With growing legions of users watching TV programming on their own schedules, and ultra-high bandwidth soon being pumped to every home, the dawn of digital media convergence will soon arrive, and Yahoo! and Microsoft are well positioned (and priced) to give investors a real bang for their buck.
What’s this convergence thing?
So imagine this: you’re at work and you just realized that you missed your favorite show last night. But you’re not worried. You log onto the web and download last night’s episode in digital quality for under a couple bucks. Within minutes it’s on your media player, and after you get home, you plug your media player into your home TV, and are watching it without the need to sit through all those darn commercials.
With digital cable, on-demand, PVRs, and webcasts, most of the content we watch is digitized and telcos will soon be releasing their next generation fiber-optic networks. That means we’ll be able to download high-quality full length video in real-time from the Web in only a couple years time. According to CNET, Verizon continues to roll out its new Fios fiber system in test communities around the country (3) at speeds of 5x to 10x faster than DSL, and nearly 4x faster than current cable speeds.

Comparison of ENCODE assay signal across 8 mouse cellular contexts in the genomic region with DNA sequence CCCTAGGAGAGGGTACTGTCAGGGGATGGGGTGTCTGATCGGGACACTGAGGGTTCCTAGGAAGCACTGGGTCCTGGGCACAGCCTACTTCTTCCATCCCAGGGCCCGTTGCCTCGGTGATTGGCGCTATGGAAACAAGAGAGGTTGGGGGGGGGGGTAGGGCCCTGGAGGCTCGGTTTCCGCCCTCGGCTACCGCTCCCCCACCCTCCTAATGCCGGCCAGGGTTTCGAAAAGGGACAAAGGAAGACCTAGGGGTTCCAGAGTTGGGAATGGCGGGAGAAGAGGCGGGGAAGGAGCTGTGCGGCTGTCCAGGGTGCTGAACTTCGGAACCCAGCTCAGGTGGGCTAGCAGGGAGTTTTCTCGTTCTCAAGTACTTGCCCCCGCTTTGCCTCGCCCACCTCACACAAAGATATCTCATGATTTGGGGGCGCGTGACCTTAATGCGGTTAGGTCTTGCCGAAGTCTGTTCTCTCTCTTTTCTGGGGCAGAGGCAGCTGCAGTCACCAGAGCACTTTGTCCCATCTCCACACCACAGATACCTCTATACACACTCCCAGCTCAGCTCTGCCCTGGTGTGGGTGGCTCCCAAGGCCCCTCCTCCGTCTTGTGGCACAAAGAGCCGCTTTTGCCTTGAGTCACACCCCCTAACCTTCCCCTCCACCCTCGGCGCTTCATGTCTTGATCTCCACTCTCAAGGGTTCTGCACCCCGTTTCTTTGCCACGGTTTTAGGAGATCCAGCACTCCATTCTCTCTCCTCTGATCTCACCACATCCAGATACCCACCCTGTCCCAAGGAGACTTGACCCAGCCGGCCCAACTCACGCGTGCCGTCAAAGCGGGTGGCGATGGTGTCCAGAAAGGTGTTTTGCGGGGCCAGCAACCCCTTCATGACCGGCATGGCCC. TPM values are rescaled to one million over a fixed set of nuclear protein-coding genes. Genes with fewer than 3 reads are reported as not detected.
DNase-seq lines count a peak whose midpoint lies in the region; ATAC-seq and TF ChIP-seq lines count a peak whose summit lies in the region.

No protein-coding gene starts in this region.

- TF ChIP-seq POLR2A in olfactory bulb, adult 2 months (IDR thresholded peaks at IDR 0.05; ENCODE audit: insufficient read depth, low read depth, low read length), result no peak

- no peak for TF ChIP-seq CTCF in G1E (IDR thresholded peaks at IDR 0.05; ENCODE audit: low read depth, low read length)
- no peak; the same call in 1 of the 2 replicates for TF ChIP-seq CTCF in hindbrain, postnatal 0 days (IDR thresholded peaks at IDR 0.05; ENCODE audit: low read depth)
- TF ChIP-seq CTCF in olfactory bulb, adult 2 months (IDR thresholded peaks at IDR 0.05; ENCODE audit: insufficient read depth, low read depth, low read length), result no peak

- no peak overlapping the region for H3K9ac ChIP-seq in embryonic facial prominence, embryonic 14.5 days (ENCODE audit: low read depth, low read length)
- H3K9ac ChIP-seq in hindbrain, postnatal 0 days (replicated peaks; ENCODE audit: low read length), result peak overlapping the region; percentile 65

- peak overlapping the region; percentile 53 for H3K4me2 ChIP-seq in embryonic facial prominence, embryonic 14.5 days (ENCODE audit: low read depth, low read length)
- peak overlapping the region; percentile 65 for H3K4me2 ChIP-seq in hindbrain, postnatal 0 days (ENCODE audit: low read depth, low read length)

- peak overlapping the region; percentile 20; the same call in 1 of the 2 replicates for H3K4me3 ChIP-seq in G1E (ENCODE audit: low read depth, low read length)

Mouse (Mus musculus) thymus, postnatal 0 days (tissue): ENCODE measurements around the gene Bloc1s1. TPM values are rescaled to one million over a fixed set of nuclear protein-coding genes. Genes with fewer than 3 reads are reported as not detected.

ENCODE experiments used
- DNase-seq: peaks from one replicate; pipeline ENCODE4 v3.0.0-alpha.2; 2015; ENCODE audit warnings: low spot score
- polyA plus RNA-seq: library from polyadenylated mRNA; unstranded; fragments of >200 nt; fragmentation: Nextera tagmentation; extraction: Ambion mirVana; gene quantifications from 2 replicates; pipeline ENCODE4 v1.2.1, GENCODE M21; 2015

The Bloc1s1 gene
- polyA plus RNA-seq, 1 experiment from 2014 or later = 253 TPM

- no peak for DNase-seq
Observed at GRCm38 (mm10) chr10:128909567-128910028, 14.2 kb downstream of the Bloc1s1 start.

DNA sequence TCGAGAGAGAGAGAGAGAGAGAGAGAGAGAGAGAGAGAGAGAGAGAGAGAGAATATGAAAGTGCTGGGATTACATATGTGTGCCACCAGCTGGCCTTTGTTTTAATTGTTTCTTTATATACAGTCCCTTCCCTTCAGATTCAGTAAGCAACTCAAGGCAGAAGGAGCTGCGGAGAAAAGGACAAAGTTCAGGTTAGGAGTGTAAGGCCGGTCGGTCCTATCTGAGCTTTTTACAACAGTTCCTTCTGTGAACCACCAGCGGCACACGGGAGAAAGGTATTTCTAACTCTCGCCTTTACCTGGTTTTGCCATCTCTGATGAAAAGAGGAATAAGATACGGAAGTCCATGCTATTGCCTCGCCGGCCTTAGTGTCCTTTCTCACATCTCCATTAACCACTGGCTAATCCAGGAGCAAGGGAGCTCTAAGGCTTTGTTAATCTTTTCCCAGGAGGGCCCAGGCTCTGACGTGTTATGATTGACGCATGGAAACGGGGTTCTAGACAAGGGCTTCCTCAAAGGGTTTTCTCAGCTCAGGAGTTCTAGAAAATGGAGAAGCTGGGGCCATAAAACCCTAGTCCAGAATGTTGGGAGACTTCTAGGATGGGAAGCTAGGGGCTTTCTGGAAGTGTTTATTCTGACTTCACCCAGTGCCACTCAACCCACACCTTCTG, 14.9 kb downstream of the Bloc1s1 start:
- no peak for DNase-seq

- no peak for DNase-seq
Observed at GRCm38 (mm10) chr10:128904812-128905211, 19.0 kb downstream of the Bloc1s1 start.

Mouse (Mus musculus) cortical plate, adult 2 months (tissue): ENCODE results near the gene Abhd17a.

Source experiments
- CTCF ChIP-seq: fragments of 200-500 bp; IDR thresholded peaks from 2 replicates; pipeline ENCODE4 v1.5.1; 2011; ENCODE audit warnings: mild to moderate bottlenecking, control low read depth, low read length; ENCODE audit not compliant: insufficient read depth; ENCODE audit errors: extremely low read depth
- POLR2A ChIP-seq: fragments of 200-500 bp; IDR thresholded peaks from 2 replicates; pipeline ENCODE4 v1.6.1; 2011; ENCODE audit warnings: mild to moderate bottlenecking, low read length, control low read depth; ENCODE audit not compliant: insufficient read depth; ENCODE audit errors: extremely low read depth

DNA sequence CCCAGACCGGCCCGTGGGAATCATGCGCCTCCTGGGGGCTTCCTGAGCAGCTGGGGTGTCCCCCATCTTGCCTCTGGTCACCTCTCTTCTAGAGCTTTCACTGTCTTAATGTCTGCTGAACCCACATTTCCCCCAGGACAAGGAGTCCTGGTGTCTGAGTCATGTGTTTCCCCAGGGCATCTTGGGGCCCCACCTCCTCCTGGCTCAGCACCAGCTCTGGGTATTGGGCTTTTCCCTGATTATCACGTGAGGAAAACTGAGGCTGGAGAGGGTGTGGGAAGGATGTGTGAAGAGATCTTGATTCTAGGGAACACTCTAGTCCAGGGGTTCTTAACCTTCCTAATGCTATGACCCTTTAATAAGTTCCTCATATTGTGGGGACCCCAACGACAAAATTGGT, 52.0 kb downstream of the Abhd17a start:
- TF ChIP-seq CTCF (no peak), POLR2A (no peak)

Aside from being in the center of digital media in the coming years, Yahoo! and Microsoft have strong core businesses and reasonable price tags that will allow profits to grow and lead to great returns for investors.
Yahoo! may in fact become the fifth network. Its Yahoo! Media Group is clearly setting up for the long-term and implementing a plan that will allow them to distribute and sell programming to consumers over the Internet. They started building strong connections in Hollywood by hiring media execs from Warner Bros., NBC and CBS. Plus, they set up headquarters in Santa Monica, CA, next to industry titans such as HBO, MTV and Universal. Unlike the less media-savvy Google team, who are also trying to make a media play in video archive searching, Yahoo!’s people are already comfortable on the playing field because they have home team advantage.